Man rescued from Willamette River

Portland's newest rescue boat reaches man first

Portland's newest Fire Bureau rescue boat helped pull a man from the Willamette River on saturday afternoon.

It took just four minutes for the Eldon Trinity to reach the man, who apparently jumped into the river from a float between the Portland Spirit and the Hawthorne Bridge. The boat was dispatched from Fire Station 21 near the east end of the Hawthorne Bridge at 4:46 p.m.

Two minutes after the Eldon Trinity reached the man, rescue swimmers from Old Town Station 1, aboard personal watercraft modified for surface water rescue, arrived to provide additional support. A boat from Fire Station 6 is the Northwest Industrial area was also dispatched.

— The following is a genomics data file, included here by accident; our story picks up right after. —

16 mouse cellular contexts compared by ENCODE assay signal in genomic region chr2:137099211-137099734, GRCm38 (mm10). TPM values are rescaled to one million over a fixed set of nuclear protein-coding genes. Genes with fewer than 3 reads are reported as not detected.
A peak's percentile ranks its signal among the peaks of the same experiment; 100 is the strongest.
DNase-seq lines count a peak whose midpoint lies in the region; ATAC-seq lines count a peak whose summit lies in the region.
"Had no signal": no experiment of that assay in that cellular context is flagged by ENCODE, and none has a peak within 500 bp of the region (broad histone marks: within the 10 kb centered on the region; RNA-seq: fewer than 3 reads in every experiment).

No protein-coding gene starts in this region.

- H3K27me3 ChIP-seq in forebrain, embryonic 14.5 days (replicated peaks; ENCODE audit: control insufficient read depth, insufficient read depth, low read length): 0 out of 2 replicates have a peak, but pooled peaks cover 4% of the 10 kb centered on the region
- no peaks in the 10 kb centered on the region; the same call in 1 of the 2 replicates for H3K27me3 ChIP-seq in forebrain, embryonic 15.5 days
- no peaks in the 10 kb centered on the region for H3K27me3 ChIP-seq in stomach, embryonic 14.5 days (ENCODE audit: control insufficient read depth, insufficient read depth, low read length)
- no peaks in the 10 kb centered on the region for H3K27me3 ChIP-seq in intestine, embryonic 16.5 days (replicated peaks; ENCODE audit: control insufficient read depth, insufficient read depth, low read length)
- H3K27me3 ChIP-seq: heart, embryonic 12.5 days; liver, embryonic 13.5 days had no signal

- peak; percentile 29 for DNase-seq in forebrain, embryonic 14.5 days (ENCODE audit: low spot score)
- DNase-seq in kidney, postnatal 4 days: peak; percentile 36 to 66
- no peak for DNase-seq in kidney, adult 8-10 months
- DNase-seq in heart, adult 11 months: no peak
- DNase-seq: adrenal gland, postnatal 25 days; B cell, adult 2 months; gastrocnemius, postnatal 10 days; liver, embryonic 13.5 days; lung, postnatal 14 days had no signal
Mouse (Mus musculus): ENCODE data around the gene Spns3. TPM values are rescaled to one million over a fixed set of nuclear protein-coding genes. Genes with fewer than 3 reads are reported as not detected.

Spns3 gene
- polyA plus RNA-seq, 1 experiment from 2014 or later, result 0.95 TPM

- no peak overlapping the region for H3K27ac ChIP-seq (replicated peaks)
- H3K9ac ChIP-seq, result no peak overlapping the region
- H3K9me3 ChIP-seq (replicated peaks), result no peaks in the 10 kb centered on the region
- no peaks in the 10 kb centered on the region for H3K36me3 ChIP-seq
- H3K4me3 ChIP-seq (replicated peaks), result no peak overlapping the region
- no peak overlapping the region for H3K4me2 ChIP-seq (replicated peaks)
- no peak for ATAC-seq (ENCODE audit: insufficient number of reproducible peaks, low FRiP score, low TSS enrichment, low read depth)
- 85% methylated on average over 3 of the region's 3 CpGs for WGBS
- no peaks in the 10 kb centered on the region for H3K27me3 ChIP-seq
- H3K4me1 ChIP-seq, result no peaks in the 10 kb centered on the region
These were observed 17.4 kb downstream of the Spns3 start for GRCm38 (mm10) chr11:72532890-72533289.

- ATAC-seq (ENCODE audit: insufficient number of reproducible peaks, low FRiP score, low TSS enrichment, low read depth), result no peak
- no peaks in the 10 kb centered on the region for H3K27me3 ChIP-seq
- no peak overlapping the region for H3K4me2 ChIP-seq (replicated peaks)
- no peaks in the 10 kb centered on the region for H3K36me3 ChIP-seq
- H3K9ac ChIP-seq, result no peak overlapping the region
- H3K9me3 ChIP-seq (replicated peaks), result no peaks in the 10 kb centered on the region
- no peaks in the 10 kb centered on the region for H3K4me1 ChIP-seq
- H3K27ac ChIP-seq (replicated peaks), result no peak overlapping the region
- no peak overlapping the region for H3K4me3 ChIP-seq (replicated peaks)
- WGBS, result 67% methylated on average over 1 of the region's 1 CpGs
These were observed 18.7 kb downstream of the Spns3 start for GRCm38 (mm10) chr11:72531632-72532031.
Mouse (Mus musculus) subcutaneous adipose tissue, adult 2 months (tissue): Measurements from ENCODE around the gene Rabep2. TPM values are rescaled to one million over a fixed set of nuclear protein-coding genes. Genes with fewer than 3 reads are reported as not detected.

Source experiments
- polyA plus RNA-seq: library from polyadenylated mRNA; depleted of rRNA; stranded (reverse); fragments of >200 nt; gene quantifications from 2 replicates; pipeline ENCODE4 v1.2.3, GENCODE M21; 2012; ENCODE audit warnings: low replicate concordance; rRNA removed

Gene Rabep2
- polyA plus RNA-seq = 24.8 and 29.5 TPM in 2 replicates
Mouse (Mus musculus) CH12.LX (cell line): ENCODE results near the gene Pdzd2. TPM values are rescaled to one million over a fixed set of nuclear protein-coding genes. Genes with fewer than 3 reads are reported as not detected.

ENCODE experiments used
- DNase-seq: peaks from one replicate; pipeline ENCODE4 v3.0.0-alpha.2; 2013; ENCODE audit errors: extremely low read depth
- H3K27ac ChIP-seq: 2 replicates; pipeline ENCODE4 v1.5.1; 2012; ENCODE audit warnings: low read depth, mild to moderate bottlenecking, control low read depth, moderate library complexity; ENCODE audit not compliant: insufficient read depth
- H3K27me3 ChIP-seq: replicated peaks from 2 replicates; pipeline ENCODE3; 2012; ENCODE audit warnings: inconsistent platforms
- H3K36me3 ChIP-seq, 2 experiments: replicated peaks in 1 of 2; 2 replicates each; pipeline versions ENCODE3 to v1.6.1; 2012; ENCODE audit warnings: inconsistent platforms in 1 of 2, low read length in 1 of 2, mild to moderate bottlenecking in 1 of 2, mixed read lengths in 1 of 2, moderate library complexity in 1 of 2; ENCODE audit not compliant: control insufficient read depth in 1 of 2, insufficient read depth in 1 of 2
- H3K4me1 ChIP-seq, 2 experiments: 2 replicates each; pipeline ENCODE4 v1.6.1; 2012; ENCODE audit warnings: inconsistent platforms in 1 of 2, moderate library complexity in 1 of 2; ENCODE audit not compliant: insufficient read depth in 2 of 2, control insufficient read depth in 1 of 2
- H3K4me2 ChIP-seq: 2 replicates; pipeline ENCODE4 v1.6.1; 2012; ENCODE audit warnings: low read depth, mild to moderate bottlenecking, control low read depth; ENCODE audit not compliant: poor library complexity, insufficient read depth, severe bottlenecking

The man was transported to an area hospital. His name, condition and the reason he jumped in the river were not immediately available.

The Eldon Trinity is named after the two children who were thrown from the Sellwood bridge by their mother on May 23, 2009. Four-year-old Eldon Smith drowned. His 7-year-old sister Trinity Smith survived. Fire Commissioner Randy Leonard pushed to buy the $400,000 boat and station it at the eastbank station because took over 20 minutes for other rescue boats stationed farther away to reach the children. Trinity helped dedicate the boat on Dec. 7, 2010.

According to fire officials, the air temperature at the time of the rescue was 34 degrees Fahrenheit. The Eldon Trinity maneuvered alongside the float and the man stepped directly aboard. Firefighters cross trained at Emergency Medical Technicians aboard the boat initiated medical treatment for cold exposure without delay. The man's wet clothing was removed and he was wrapped in dry blankets.

The Eldon Trinity then transported the man to a dock beneath the Hawthorne Bridge and he was transferred to a Paramedic Unit for transport to Providence Hospital.